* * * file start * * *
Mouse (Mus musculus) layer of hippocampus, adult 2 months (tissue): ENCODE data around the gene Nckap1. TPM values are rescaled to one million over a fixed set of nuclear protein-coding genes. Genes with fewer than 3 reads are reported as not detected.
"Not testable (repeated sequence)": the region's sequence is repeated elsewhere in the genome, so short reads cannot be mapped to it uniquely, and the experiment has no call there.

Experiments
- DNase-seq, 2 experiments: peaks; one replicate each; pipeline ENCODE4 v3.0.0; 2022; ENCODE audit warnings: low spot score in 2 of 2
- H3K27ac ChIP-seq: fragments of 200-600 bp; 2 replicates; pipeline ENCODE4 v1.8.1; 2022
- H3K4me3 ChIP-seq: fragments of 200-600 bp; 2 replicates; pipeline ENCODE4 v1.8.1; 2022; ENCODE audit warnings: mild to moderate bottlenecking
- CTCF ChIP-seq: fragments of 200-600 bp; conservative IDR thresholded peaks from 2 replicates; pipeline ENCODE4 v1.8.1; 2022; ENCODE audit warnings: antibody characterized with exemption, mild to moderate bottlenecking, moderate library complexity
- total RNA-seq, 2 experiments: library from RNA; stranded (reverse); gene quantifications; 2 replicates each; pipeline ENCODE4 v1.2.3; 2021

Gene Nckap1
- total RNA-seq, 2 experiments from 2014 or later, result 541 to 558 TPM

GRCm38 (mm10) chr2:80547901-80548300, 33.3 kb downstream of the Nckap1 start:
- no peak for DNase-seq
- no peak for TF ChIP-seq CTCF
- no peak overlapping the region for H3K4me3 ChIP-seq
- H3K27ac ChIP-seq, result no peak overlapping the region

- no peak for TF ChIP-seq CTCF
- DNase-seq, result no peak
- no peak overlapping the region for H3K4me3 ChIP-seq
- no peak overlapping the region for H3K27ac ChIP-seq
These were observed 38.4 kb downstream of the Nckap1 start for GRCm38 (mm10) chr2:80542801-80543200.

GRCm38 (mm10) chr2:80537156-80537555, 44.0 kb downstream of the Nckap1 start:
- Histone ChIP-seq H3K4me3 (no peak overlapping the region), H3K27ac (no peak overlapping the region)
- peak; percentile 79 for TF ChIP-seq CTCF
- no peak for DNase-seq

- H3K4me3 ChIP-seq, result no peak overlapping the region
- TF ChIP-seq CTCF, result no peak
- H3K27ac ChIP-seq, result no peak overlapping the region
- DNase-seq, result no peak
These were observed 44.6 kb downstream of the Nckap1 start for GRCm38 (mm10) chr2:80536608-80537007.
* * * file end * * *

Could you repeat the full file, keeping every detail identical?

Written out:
Mouse (Mus musculus) layer of hippocampus, adult 2 months (tissue): ENCODE data around the gene Nckap1. TPM values are rescaled to one million over a fixed set of nuclear protein-coding genes. Genes with fewer than 3 reads are reported as not detected.
"Not testable (repeated sequence)": the region's sequence is repeated elsewhere in the genome, so short reads cannot be mapped to it uniquely, and the experiment has no call there.

Experiments
- DNase-seq, 2 experiments: peaks; one replicate each; pipeline ENCODE4 v3.0.0; 2022; ENCODE audit warnings: low spot score in 2 of 2
- H3K27ac ChIP-seq: fragments of 200-600 bp; 2 replicates; pipeline ENCODE4 v1.8.1; 2022
- H3K4me3 ChIP-seq: fragments of 200-600 bp; 2 replicates; pipeline ENCODE4 v1.8.1; 2022; ENCODE audit warnings: mild to moderate bottlenecking
- CTCF ChIP-seq: fragments of 200-600 bp; conservative IDR thresholded peaks from 2 replicates; pipeline ENCODE4 v1.8.1; 2022; ENCODE audit warnings: antibody characterized with exemption, mild to moderate bottlenecking, moderate library complexity
- total RNA-seq, 2 experiments: library from RNA; stranded (reverse); gene quantifications; 2 replicates each; pipeline ENCODE4 v1.2.3; 2021

Gene Nckap1
- total RNA-seq, 2 experiments from 2014 or later, result 541 to 558 TPM

GRCm38 (mm10) chr2:80547901-80548300, 33.3 kb downstream of the Nckap1 start:
- no peak for DNase-seq
- no peak for TF ChIP-seq CTCF
- no peak overlapping the region for H3K4me3 ChIP-seq
- H3K27ac ChIP-seq, result no peak overlapping the region

- no peak for TF ChIP-seq CTCF
- DNase-seq, result no peak
- no peak overlapping the region for H3K4me3 ChIP-seq
- no peak overlapping the region for H3K27ac ChIP-seq
These were observed 38.4 kb downstream of the Nckap1 start for GRCm38 (mm10) chr2:80542801-80543200.

GRCm38 (mm10) chr2:80537156-80537555, 44.0 kb downstream of the Nckap1 start:
- Histone ChIP-seq H3K4me3 (no peak overlapping the region), H3K27ac (no peak overlapping the region)
- peak; percentile 79 for TF ChIP-seq CTCF
- no peak for DNase-seq

- H3K4me3 ChIP-seq, result no peak overlapping the region
- TF ChIP-seq CTCF, result no peak
- H3K27ac ChIP-seq, result no peak overlapping the region
- DNase-seq, result no peak
These were observed 44.6 kb downstream of the Nckap1 start for GRCm38 (mm10) chr2:80536608-80537007.